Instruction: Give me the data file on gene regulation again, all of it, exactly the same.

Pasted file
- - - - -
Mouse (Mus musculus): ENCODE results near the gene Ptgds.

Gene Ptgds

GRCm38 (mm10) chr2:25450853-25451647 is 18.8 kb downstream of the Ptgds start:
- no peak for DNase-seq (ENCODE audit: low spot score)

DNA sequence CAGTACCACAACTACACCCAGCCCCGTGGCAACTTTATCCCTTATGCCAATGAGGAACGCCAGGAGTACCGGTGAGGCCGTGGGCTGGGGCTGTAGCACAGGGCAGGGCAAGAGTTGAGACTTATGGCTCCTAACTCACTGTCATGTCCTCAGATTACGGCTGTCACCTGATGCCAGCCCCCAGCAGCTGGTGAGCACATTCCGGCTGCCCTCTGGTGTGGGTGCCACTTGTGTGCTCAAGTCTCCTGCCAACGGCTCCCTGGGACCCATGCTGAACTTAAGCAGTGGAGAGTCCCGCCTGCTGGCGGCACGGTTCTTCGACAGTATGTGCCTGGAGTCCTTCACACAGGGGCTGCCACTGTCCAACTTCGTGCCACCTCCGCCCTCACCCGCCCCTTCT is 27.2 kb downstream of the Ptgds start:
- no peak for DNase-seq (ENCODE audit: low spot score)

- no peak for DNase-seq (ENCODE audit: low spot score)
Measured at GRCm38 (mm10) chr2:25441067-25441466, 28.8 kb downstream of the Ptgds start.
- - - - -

Mouse (Mus musculus): ENCODE results near the gene Ptgds.

Gene Ptgds

GRCm38 (mm10) chr2:25450853-25451647 is 18.8 kb downstream of the Ptgds start:
- no peak for DNase-seq (ENCODE audit: low spot score)

DNA sequence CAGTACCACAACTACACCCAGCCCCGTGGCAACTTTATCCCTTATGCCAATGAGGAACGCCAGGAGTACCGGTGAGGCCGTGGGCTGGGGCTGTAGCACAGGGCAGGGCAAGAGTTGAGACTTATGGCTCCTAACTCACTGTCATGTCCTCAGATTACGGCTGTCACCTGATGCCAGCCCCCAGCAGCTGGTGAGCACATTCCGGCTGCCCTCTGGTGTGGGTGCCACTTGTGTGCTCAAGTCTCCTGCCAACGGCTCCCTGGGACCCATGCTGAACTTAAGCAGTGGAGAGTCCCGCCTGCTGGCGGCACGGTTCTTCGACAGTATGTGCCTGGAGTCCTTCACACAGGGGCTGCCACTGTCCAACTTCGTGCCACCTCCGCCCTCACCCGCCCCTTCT is 27.2 kb downstream of the Ptgds start:
- no peak for DNase-seq (ENCODE audit: low spot score)

- no peak for DNase-seq (ENCODE audit: low spot score)
Measured at GRCm38 (mm10) chr2:25441067-25441466, 28.8 kb downstream of the Ptgds start.